A chance to reflect

The USF Globalization Research Center will present a Globalization and Security Symposium today from noon to 6 p.m. in the TECO Room in the College of Education.

Globalization is the worldwide increase of awareness how the flow of goods, services, ideas and information impacts the world.

Last year, Congress established the USF Globalization Research Center, which works in conjunction with George Washington University, the University of Hawaii and the University of California, Los Angeles.

The symposium will give the public an opportunity to discuss the events of Sept. 11 in a global context.

Topics such as the political roles of religion, the rise and fall of the Taliban, international environmental security, health and global security, biochemical-threat-detection systems and cyberattacks will be presented.

Darrell Fasching, professor of religious studies, will contrast Osama bin Laden and Gandhi and their political roles in religion in an emerging global civilization. Fasching said the world could learn some lessons from the past behavior of both men.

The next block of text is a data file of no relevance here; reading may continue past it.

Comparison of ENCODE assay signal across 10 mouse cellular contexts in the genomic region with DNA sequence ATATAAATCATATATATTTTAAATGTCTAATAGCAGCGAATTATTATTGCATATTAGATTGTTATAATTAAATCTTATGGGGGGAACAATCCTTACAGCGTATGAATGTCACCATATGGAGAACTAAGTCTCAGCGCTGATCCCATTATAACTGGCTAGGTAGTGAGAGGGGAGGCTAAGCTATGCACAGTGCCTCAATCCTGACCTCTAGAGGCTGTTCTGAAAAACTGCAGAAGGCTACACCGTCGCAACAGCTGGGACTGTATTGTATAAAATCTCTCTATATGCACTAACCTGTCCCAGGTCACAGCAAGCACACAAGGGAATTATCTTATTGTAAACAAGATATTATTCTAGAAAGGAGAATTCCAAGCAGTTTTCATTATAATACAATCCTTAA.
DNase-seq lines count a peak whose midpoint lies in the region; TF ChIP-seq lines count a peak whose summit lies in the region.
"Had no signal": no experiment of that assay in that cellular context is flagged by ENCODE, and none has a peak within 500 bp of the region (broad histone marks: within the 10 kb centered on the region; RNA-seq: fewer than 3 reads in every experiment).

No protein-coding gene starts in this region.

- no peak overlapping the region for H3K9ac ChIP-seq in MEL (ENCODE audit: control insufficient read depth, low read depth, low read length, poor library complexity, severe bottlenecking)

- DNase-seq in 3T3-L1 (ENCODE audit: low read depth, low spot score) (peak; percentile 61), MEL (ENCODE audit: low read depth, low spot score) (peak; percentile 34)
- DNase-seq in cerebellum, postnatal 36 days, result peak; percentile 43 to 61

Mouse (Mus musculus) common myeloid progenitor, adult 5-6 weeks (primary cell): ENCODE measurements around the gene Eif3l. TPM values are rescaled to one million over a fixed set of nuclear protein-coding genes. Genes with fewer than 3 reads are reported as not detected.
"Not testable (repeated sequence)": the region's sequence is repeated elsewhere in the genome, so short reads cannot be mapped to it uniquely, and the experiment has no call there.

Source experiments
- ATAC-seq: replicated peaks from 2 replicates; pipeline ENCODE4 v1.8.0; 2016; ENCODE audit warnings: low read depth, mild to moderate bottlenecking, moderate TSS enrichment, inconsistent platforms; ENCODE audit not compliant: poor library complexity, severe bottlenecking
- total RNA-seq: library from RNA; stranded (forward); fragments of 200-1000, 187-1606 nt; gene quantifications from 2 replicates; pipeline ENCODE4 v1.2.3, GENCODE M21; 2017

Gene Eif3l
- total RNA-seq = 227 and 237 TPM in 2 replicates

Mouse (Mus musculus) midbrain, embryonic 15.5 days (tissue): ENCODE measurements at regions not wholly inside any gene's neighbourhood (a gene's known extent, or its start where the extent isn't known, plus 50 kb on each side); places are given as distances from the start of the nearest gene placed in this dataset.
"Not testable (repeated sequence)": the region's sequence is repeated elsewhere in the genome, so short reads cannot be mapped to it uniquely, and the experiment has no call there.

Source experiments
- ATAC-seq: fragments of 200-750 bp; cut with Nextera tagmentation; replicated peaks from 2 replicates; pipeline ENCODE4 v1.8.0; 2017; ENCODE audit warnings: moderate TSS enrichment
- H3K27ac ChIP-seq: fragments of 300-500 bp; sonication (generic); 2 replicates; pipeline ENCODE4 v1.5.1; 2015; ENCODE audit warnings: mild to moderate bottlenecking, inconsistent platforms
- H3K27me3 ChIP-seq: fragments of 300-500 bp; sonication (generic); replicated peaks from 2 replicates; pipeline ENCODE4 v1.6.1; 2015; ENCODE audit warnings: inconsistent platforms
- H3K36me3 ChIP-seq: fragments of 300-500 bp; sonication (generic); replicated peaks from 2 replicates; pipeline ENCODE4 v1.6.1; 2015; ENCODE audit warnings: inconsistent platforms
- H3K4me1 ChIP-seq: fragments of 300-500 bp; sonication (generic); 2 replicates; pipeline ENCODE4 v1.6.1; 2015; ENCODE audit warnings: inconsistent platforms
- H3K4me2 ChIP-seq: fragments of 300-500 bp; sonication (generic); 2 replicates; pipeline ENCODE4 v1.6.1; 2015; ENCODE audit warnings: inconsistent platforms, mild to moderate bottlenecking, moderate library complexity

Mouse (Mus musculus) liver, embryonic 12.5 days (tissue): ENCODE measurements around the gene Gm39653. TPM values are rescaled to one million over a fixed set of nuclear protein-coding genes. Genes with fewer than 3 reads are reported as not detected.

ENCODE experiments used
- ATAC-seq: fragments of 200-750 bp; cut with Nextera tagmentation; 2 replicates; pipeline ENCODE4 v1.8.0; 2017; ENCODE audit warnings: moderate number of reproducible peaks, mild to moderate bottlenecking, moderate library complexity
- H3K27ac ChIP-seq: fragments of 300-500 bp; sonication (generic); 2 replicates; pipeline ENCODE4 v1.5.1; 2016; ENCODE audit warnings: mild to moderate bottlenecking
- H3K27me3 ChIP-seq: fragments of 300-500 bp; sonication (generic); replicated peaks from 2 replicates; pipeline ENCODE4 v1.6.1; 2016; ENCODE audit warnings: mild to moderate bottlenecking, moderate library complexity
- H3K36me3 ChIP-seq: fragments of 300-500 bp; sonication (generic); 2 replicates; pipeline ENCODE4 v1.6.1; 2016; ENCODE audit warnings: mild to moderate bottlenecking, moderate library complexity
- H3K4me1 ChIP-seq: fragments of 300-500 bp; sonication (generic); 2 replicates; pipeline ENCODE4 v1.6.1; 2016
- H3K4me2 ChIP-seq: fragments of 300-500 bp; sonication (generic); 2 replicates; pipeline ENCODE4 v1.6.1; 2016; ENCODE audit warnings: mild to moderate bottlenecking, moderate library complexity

“While bin Laden is currently being identified as a key figure in terrorism, he was really seen a whole generation earlier as Gandhi who globalized religion and politics in a different way,” Fasching said. Both bin Laden and Gandhi brought together religions and cultures and used similar tactics in their plans, he said.

“We’re going to have to get used to the idea of the role that religion is playing in the public world and it’s here to stay,” Fasching said.

In addition to Fasching, speakers will include USF faculty members Renu Khator, Mohsen Milani, Mary Matthews, Andrew Price-Smith, Donald Berndt, Alan Hevner, James Studnicki and Stephanie Bryant.

Michael Amen, director for USF’s Center for Globalization, organized the event. Speakers for the symposium were chosen based on their background on the topic.

“I was looking for faculty’s research that is representative of the diversity of that issue,” Amen said.

He said he wanted to present speakers with a wide range of aspects so people could come to a better understanding of global security.

Amen has positive expectation for the symposium.

“I hope that people in the community will have an increased appreciation for research faculty,” Amen said. “I hope they gain a great appreciation of how complex the issues of security are today.”

For those unable to attend the symposium, it will be broadcast on the Internet at and placed in the USF web site archives for future reference. For more information, call the USF Globalization Research Center at (813) 974-4411.